They found that those who scored highly on the scale typically also benefited from this unique neurological structuring.
London: Have you ever pondered upon the little things that actually make you happy?
Is it sleeping late on a Saturday night without worrying about waking up early the next day? Or is it a quiet meditation session late at night? Is it going on a shopping spree, splurging all your money or is it simply sitting down to a delicious homemade meal after a long day at work?
The answer is always subjective i.e. one person's favorite sandwich is another person's love for playing with babies.
However, according to a Japanese study, happiness runs far deeper than commonplace culinary joys - in fact, it boils down to neuroscience and the size of a particular region in the brain.
A team of university professors in Japan examined the links between brain structure and happiness and found that happier people had a larger volume of grey matter in the precuneus, an area in the brain sandwiched between the two cerebral hemispheres that studies have linked to memory retrieval.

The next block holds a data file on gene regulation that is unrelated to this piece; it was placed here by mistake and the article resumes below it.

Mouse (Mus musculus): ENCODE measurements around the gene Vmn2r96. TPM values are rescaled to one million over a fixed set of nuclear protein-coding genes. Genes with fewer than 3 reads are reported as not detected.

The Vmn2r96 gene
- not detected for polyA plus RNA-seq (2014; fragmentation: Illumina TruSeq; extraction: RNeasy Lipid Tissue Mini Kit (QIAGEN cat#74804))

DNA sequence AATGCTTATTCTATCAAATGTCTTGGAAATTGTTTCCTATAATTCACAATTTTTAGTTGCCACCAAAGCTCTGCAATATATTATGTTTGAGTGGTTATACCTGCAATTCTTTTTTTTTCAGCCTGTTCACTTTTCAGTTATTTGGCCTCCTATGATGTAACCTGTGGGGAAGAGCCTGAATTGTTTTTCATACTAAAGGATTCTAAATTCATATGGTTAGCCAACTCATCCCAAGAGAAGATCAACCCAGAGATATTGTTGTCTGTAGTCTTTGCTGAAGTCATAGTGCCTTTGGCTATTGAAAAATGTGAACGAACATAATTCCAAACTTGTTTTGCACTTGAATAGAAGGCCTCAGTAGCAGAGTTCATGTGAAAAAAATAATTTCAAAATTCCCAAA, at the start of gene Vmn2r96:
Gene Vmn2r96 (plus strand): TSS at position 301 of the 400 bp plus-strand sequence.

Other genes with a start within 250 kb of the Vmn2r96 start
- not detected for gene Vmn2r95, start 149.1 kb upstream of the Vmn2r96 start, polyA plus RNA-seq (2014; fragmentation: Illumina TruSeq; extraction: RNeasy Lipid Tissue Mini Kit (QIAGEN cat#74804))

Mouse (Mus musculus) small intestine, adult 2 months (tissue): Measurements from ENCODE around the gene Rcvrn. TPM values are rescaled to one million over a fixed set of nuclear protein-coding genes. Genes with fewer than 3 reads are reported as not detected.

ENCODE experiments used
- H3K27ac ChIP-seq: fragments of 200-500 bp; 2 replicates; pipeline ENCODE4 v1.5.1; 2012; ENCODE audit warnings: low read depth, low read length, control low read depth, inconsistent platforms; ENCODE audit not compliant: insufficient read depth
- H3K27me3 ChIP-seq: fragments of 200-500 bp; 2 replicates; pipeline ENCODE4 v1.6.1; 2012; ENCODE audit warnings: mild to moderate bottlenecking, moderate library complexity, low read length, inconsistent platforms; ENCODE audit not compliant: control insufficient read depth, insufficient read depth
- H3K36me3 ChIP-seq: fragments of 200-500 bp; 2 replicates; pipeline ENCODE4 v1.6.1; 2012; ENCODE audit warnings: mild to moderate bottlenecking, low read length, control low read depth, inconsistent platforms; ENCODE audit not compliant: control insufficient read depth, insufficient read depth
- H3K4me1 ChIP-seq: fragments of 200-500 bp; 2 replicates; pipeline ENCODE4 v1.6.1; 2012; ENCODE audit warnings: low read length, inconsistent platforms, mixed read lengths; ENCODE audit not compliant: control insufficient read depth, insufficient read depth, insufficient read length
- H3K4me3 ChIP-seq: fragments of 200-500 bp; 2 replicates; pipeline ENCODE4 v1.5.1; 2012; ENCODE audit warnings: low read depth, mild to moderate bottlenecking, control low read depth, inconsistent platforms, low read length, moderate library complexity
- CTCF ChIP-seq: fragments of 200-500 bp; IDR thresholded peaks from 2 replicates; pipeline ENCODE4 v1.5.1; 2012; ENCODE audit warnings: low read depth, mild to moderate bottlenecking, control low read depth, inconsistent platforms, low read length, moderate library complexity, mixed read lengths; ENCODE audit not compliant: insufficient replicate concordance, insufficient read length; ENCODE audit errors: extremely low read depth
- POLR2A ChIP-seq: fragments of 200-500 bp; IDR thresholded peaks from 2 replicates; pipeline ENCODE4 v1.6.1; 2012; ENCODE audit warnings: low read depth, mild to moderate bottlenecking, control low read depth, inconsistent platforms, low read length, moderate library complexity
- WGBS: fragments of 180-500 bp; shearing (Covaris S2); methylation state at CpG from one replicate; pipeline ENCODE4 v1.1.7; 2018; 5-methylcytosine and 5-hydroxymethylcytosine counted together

The researchers analysed structural MRI scans and compared these results with participants' responses to the Japanese version of the Subjective Happiness Scale (SHS), which measures happiness levels via a four-item questionnaire.
They asked questions intended to rate their personal levels of happiness on a seven-point scale and has been used globally in psychiatry since its advent in 1999.
They found that those who scored highly on the scale typically also benefited from this unique neurological structuring, quoted the Independent.
However, they added that their findings don't necessarily suggest that happiness is dependent on neurological structuring, explaining that there are some lifestyle changes people can make to actually increase the volume of grey matter mass.
The benefits of meditation for mental wellbeing are well-documented, with one study claiming that just seven weeks of regular meditation boosted people's feelings of life purpose enriching their social lives and even decreasing symptoms of illness.
The Japanese study is published in Scientific Journals.